Background: In August 2006, we had a 6300 watt photovoltaic system installed on our roof through our state’s clean energy incentive program. Our system consists of 36 Sharp NT-175U1 175 watt solar modules, and two Xantrex GT 3.0 inverters. It makes about 7300 kWh per year.
In the winter of 2009-2010 our area got over 80 inches of total snowfall. As a result, some of our solar modules were damaged by the snow. The damaged modules were on the edge of the roof near the gutter, and we think that the heavy snow accumulations between the roof and the modules went through freeze/thaw cycles that most likely caused the aluminum frames on the two modules to bend. Despite the damage, the modules were still electrically functional. Here is a picture of one of the damaged modules:
Bend in the PV module frame.
Sharp Solar Warranty Hassles: As you can see, the frames bent at a hole at the midpoint of the module, pulling the aluminum frame away from the glass plate of the module. When my solar contractor inspected the damage, they thought that three of the modules had bent frames. Our contractor tried to get Sharp Solar to replace the modules, to no avail. My contractor’s PV module supplier also tried to get Sharp Solar to replace the modules, to no avail.
The modules came with a 25 year warranty, so I personally contacted Sharp to see if the damage would be covered by their warranty. Although Steven Yorita at Sharp Solar was very courteous, he stated that his superiors told him that the damage to the modules would not be covered under the warranty. My contention was that the frames were not properly designed, and that there should have been a brace in the middle area to prevent the frame bending in that area due to stresses. Sharp Solar did not agree with me, and refused to honor their warranty saying that the warranty did not cover damage due to snow and ice. We negotiated for several months, and when it became clear that we reached an impasse in negotiations, Sharp Solar agreed to sell and ship me three new replacement modules for half price—around $350 per module plus shipping, and I could keep the old modules.
In December 2010, before the first 2010-2011 snowfall, my solar contractor came to replace the modules. While working on the roof, he found that only two of the modules were damaged, so I now had two damaged modules, and a new module left after the repairs, and I stored them in my garage for the winter.
Here is a picture of the contractor switching out the damaged and new modules.
The modules on the left were the snow damaged modules. The module on the right was the new module. Note that the new module came with a mid-frame brace at the exact point where the old modules deformed.
How to Deploy the Spare Modules?: While the three 175 watt panels were stored in the garage, I thought about how to use the extra modules. I came up with three ideas:
1. I could mount the three modules on the roof of my sunroom, but that would entail putting racks on the sunroom roof, and drilling through my shingles. We have had some difficulties with leakage from the lag screws that attach the racks onto my main roof for the 36 modules up there, so I was not too keen on penetrating another roof with lag screws. If I used this option, I would use Enphase microinverters, but that would require running a 240 line out to the sunroom from my breaker panel. In the end, I rejected this option as too much work and too expensive.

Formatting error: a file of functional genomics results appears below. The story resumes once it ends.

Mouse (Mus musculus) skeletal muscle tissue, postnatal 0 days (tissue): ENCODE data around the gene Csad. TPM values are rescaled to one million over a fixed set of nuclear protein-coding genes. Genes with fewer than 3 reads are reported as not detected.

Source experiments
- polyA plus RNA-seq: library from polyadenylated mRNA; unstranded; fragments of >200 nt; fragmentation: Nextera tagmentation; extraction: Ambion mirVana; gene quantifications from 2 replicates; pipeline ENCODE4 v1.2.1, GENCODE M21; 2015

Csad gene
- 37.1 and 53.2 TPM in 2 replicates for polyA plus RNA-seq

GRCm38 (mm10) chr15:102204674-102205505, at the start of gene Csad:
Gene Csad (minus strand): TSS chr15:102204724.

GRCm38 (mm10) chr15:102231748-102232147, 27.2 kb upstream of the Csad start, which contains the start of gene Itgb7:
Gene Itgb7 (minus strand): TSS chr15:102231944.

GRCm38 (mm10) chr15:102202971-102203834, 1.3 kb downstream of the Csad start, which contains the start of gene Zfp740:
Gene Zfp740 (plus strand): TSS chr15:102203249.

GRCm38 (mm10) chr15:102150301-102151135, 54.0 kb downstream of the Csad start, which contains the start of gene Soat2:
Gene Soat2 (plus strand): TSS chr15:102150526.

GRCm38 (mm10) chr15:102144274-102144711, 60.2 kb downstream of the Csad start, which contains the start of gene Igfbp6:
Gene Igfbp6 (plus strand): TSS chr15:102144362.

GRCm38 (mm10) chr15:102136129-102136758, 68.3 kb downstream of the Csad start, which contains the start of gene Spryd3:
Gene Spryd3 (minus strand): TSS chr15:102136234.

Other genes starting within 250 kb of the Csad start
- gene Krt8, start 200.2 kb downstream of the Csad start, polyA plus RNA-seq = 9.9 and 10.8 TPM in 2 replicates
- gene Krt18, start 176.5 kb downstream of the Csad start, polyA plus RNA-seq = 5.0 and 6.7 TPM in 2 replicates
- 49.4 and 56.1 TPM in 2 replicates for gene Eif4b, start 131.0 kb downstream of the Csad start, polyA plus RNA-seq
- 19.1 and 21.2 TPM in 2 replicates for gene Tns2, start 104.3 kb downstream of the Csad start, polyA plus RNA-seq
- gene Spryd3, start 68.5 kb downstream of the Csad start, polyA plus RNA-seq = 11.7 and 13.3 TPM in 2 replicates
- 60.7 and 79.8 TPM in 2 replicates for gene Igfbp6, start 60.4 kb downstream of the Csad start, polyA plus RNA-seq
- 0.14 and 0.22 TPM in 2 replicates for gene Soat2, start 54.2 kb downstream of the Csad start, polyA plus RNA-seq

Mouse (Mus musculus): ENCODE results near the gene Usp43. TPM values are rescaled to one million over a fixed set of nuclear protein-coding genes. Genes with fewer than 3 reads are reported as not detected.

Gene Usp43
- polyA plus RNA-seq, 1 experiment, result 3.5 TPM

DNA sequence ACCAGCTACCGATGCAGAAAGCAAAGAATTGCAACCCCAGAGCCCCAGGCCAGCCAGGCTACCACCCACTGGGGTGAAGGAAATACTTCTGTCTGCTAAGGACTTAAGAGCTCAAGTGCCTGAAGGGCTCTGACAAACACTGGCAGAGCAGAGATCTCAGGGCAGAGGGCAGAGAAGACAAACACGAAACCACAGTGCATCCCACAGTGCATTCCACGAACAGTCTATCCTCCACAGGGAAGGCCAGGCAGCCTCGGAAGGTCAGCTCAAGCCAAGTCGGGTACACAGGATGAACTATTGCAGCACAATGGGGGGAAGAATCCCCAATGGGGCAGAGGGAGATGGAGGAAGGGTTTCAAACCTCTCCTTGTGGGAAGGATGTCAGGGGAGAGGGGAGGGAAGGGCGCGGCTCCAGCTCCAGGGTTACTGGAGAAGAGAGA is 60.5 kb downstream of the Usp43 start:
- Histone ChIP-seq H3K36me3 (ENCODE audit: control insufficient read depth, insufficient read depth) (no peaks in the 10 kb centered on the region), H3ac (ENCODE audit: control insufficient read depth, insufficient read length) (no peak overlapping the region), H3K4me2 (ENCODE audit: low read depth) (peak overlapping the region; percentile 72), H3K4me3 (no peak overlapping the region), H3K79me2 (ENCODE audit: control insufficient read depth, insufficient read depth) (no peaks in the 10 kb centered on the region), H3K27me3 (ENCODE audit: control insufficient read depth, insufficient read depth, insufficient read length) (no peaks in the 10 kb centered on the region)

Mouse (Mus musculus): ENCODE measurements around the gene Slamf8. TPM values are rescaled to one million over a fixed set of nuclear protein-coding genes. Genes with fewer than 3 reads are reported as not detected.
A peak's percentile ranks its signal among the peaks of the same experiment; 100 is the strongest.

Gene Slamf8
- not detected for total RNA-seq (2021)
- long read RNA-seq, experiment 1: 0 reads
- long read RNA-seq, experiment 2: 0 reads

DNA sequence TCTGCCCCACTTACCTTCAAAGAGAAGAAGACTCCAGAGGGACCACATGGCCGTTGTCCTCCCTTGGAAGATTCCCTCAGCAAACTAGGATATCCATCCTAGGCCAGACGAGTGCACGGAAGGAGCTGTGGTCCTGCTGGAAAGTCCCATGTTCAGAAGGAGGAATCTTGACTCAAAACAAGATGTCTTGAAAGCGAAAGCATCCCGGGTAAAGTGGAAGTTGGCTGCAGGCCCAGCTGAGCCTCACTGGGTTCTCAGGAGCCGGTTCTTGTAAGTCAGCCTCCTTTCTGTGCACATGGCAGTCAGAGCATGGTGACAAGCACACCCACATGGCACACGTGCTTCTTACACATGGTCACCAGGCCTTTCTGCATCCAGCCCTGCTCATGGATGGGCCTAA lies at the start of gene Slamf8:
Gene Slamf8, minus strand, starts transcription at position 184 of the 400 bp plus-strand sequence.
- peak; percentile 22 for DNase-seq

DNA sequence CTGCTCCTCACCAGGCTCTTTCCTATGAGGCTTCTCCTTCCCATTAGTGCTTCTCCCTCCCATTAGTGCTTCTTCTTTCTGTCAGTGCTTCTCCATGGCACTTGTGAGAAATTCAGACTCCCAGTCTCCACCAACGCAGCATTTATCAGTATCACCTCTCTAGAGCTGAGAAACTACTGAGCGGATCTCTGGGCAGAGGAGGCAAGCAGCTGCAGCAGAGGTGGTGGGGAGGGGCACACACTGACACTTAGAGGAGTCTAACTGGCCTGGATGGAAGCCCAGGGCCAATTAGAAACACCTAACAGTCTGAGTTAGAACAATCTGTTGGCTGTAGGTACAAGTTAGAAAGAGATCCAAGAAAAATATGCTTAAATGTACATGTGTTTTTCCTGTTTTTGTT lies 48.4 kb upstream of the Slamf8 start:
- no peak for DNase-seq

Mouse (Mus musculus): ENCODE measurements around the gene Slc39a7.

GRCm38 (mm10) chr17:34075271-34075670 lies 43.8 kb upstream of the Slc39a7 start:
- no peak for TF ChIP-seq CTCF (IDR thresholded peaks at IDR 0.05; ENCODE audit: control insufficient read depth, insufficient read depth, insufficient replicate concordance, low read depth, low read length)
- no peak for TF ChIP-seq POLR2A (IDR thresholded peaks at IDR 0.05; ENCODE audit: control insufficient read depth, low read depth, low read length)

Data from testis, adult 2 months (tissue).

2. I thought about building a pergola over my concrete patio, and placing the modules on the pergola, using the microinverters. This option would avoid drilling holes into my sunroom roof, but I would still have to build a structure, and supply a 240V AC circuit for the microinverters. This was still a bit more work than I wanted to do.
3. I could build a ground rack, and use the inverters found on eBay that invert the panels’ DC current to 120V AC and backfeed into existing household circuits. I researched the experiences of people who had used these Chinese inverters, and found that several people had good experiences with the Sun G inverters. I decided to go with this option.
Repairing the Damaged Module Aluminum Frames: My first order of business was to repair the damaged frames on the two modules that came off the roof. This was fairly simple. I simply unscrewed each damaged frame piece (only one of the four frame sides was bent on each module), and placed it in the space between the slab and the bottom of my storage shed. I lined up the bend with the edge of my shed, and pulled up on the frame piece, straightening it back into its original shape. I actually bent it back a little too far so some tension would hold the rubber gasket on the module edge snugly in place. I put the rubber gasket on the module back in place, and reattached the newly-straightened frame piece. I also tested the modules in full sun, and they were still perfectly functional.
Inverter Selection: A solar electric system consists of two basic components, the photovoltaic (PV) modules that create direct current (DC) electricity from the sun, and inverters that invert the DC to AC (alternating current). In my net research, several people had remarked that the Sun G type inverters were somewhat inefficient, and that you should purchase an inverter rated at twice the watts you want to feed into the inverter. For example, my three 175 watt modules would theoretically supply 525 watts (3 X 175) to an inverter, and some comments I read on the net suggested I would need a 1000 Watt inverter for maximum efficiency. I found one particularly helpful study on the web that helped me to decide what size inverter to purchase: http://www.youtube.com/watch?v=o9rWaqbOOMo. In this YouTube video, sparktastic 1 showed that at full 500W power input, the Sun 500G inverter had about 82% efficiency. Feeding the full 500 test watts into two Sun 500G inverters only slightly increased the efficiency to 87%.